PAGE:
The move to a sustainable growth approach also means a change in business culture. “It’s easier to make that cultural shift today than it was a year ago. In 2021, if you wanted to take things slower and scale up efficiently, you would have faced a lot of resistance from investors,” says Abdaal.

To help with this more cautious approach, Abdaal suggests firms should adopt a revenue-led planning framework that ensures companies only increase costs in line with revenue growth and can therefore better allocate resources. That means providing accurate forecasts that are continuously fine-tuned.

“If you’re super accurate with revenue forecasting, then you’ll have a much clearer idea of how much money is sensible to spend on increasing that revenue,” says Abdaal. “And that comes from having the right data flowing into that model, so taking revenue modelling extremely seriously should be the starting point.”

The most successful companies are also the ones that measure the performance of their finance teams based on the accuracy of their forecasting, he says. “For most companies, it will take a big cultural shift to start taking forecasting seriously, and having forecast accuracy as a core KPI is the best way to incentivise people to care about it.”

Q&A: Spreadsheets in modern finance

Taimur Abdaal, co-founder and CEO of Causal, a next generation spreadsheet built for finance, shares his thoughts on the future of spreadsheets

Why is finance so reliant on spreadsheets?

They’re incredibly flexible and incredibly powerful. You can use a spreadsheet to get a computer to do pretty much anything you can think of. The downside is that, because they’re so flexible and you can use them for pretty much anything, it does mean that for any specific task, there is probably a better solution. When it comes to financial modelling, you can do it in a spreadsheet, but once you reach a certain level of complexity, it becomes difficult to make and track changes, which can lead to mistakes.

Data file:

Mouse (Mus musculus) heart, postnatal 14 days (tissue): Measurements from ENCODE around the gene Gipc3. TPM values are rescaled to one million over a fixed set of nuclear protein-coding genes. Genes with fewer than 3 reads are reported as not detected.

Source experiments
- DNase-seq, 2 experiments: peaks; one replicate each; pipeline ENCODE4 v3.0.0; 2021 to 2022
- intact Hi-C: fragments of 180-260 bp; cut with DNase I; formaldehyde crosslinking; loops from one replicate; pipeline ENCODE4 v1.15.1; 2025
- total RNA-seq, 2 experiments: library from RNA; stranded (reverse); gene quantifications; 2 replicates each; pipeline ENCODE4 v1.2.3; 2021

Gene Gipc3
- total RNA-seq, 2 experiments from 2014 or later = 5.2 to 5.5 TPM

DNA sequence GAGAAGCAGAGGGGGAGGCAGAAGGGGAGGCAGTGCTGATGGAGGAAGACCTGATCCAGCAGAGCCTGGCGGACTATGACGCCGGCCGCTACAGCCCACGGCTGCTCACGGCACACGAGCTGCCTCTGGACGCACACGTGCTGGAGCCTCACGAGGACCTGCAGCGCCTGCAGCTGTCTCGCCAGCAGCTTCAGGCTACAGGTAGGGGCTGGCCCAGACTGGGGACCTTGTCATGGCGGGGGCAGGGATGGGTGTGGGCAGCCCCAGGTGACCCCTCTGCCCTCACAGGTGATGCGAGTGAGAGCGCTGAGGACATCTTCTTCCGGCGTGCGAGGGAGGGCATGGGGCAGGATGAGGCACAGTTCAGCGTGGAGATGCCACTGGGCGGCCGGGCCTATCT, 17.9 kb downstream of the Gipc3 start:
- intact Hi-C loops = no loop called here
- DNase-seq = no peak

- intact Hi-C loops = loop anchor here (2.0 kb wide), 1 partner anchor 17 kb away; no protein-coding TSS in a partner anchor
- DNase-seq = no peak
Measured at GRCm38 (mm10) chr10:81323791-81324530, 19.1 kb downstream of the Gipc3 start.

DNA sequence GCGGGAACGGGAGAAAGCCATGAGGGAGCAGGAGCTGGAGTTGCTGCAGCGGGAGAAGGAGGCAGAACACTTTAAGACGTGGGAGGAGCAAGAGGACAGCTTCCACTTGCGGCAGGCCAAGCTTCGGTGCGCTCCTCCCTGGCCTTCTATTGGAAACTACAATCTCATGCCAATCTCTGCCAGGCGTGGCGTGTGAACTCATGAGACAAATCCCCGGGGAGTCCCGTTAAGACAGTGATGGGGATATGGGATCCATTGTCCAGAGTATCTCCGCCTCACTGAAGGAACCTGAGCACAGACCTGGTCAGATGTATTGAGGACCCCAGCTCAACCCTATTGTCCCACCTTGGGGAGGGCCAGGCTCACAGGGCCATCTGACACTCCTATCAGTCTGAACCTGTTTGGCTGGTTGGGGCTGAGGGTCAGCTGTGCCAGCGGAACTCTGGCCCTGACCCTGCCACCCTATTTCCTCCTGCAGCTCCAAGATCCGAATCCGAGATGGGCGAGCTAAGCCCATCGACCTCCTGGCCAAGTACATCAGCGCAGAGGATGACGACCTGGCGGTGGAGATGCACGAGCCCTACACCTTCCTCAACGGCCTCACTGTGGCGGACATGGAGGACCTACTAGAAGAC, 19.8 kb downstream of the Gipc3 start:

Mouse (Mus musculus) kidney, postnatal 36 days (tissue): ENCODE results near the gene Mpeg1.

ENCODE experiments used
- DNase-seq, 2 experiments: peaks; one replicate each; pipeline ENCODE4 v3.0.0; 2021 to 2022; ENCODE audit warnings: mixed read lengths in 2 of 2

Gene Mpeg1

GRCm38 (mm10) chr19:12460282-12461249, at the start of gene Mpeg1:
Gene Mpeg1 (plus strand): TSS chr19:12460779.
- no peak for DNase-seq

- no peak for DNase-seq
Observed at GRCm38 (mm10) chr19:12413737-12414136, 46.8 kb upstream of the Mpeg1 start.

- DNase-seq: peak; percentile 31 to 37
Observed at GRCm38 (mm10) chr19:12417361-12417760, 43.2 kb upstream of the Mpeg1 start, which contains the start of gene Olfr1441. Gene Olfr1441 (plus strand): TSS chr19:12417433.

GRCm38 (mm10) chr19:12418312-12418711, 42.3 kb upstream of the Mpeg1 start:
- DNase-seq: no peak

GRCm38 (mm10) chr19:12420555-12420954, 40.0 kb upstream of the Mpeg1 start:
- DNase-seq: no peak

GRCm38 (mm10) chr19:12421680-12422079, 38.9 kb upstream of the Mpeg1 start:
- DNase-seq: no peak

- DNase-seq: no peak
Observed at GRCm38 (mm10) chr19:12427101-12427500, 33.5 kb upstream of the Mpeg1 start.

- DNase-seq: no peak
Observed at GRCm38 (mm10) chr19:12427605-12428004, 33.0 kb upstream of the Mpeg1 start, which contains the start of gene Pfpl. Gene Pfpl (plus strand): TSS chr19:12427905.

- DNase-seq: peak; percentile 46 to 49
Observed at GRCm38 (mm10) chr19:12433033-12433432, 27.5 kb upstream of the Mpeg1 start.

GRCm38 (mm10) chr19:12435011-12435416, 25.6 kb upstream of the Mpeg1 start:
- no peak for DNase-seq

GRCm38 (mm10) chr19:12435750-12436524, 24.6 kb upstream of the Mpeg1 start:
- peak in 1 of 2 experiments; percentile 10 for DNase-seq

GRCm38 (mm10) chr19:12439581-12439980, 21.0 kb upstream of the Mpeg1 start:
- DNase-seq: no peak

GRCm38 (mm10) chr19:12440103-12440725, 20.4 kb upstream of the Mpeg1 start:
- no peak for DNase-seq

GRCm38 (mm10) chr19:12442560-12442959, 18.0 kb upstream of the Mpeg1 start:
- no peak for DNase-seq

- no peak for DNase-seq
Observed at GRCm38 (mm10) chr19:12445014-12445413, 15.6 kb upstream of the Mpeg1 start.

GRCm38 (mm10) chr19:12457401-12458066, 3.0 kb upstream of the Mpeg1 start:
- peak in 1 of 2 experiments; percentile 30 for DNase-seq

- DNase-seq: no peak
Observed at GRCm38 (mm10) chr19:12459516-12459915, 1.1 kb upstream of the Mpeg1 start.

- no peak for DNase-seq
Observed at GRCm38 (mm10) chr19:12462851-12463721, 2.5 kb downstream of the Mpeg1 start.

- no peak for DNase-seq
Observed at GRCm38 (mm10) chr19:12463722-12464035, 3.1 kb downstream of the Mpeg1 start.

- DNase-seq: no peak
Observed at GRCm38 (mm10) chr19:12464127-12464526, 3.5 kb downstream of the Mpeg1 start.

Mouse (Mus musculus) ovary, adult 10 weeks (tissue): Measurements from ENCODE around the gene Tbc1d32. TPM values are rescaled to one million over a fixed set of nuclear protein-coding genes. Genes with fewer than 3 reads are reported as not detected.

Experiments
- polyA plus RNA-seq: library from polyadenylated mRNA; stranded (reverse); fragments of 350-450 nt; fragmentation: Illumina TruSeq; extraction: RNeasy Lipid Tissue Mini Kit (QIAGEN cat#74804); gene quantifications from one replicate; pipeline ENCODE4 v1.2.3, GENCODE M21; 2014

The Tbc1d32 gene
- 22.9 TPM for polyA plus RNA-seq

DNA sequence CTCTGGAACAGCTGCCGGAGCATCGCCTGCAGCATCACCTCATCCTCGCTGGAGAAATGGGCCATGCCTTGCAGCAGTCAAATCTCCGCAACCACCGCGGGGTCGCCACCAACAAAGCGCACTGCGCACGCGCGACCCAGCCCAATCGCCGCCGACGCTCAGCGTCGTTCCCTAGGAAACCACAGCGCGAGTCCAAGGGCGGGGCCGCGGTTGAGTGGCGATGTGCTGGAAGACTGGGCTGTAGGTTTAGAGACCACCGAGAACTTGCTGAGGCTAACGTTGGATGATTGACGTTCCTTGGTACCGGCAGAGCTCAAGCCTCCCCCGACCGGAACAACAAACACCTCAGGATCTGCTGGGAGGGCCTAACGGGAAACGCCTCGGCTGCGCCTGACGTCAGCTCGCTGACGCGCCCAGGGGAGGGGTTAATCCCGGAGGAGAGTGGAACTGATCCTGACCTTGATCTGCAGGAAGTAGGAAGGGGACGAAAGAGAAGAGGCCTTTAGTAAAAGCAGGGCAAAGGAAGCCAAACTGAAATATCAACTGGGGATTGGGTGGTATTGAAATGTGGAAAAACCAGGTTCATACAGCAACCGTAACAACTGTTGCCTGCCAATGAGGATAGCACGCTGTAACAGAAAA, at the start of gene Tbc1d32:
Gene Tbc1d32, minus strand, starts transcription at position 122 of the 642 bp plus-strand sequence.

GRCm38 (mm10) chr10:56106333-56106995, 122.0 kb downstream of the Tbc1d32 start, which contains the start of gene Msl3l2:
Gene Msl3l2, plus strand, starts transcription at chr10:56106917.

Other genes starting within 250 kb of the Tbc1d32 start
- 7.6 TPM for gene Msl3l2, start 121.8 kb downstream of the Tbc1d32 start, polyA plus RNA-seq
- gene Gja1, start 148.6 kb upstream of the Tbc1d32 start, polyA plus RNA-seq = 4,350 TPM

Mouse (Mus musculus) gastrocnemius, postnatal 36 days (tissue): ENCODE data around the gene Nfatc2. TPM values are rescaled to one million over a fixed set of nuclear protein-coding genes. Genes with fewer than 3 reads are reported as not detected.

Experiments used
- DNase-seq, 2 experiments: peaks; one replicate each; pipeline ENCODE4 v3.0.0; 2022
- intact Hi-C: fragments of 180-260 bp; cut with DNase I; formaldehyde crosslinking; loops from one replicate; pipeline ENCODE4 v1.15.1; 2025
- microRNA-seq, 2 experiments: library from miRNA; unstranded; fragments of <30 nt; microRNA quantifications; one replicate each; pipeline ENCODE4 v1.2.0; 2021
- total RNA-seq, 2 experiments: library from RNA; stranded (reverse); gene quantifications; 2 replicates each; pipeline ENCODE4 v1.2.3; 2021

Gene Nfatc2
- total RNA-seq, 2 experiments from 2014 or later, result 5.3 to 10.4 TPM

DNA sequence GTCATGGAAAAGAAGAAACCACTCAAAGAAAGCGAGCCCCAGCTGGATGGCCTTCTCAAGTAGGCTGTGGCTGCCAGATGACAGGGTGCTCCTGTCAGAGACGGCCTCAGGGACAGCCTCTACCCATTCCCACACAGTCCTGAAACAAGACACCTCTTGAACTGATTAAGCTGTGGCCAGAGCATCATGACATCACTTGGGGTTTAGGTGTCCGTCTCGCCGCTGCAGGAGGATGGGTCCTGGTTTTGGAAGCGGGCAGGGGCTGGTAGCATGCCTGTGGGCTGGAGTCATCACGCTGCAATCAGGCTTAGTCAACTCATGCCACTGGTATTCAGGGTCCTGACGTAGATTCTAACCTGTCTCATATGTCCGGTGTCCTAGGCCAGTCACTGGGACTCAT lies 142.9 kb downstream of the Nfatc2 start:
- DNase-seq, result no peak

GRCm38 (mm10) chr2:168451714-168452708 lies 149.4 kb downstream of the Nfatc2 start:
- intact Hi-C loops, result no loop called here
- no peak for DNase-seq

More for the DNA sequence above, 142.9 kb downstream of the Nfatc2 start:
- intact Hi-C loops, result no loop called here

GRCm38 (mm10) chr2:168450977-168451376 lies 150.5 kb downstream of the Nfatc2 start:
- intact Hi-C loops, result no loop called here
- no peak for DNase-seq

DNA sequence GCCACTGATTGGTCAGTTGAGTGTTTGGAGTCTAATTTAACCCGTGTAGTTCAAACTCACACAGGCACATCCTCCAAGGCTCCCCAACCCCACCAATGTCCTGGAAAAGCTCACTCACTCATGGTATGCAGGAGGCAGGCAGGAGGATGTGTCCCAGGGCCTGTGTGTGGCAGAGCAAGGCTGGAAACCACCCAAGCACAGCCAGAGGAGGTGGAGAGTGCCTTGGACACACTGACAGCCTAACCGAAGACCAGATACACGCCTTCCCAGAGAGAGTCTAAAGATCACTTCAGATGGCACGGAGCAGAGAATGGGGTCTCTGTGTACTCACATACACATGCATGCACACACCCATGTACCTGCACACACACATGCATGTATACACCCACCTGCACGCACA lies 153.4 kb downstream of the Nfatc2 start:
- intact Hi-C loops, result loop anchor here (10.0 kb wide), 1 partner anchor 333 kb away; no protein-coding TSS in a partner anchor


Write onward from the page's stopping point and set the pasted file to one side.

What tasks are best suited to spreadsheets?

Spreadsheets are great for ad hoc stuff. They’re great for prototyping, but when you’re building anything more permanent that needs to be used by more people than just the owner of the spreadsheet, you want to start thinking a bit more about the right tool to use.

What are the limitations of spreadsheets?

Building and maintaining models in spreadsheets gets very unwieldy because of the way that formulas work – often the person who wrote the formula will be the only person who understands it. When you connect to different systems and pull in data from your accounting system or your CRM, pulling that data in is very manual. And when it comes to presenting or collaborating with others, spreadsheets can
easily be broken, so it’s hard to truly collaborate.

Why do finance teams need to look beyond the spreadsheet?

What’s important to finance is enabling them to free up their time so they can spend more of their efforts on being proactive. You want computers to do all the stuff that doesn’t require human judgement and you want humans focusing on things that humans are uniquely good at – working with other people and using their knowledge and their expertise. Spreadsheets haven’t actually changed in 40 years or so, so that’s what we are trying to do with Causal – create a tool that’s purpose-built for modelling and financial planning.